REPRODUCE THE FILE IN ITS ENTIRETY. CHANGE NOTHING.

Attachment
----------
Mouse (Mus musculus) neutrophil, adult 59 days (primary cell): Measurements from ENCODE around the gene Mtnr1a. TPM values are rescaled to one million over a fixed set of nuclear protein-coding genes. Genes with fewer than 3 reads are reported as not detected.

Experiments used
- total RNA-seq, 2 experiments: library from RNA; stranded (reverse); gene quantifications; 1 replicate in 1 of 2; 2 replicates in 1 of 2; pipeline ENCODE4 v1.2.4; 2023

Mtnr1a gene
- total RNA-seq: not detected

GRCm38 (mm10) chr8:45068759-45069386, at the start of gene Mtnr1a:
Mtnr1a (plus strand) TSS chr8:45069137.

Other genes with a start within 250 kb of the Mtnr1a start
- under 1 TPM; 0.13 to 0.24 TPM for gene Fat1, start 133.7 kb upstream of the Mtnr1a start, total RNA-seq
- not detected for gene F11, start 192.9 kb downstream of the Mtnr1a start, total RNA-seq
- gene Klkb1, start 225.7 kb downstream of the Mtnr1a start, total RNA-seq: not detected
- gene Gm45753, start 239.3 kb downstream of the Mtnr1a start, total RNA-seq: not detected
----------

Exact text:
Mouse (Mus musculus) neutrophil, adult 59 days (primary cell): Measurements from ENCODE around the gene Mtnr1a. TPM values are rescaled to one million over a fixed set of nuclear protein-coding genes. Genes with fewer than 3 reads are reported as not detected.

Experiments used
- total RNA-seq, 2 experiments: library from RNA; stranded (reverse); gene quantifications; 1 replicate in 1 of 2; 2 replicates in 1 of 2; pipeline ENCODE4 v1.2.4; 2023

Mtnr1a gene
- total RNA-seq: not detected

GRCm38 (mm10) chr8:45068759-45069386, at the start of gene Mtnr1a:
Mtnr1a (plus strand) TSS chr8:45069137.

Other genes with a start within 250 kb of the Mtnr1a start
- under 1 TPM; 0.13 to 0.24 TPM for gene Fat1, start 133.7 kb upstream of the Mtnr1a start, total RNA-seq
- not detected for gene F11, start 192.9 kb downstream of the Mtnr1a start, total RNA-seq
- gene Klkb1, start 225.7 kb downstream of the Mtnr1a start, total RNA-seq: not detected
- gene Gm45753, start 239.3 kb downstream of the Mtnr1a start, total RNA-seq: not detected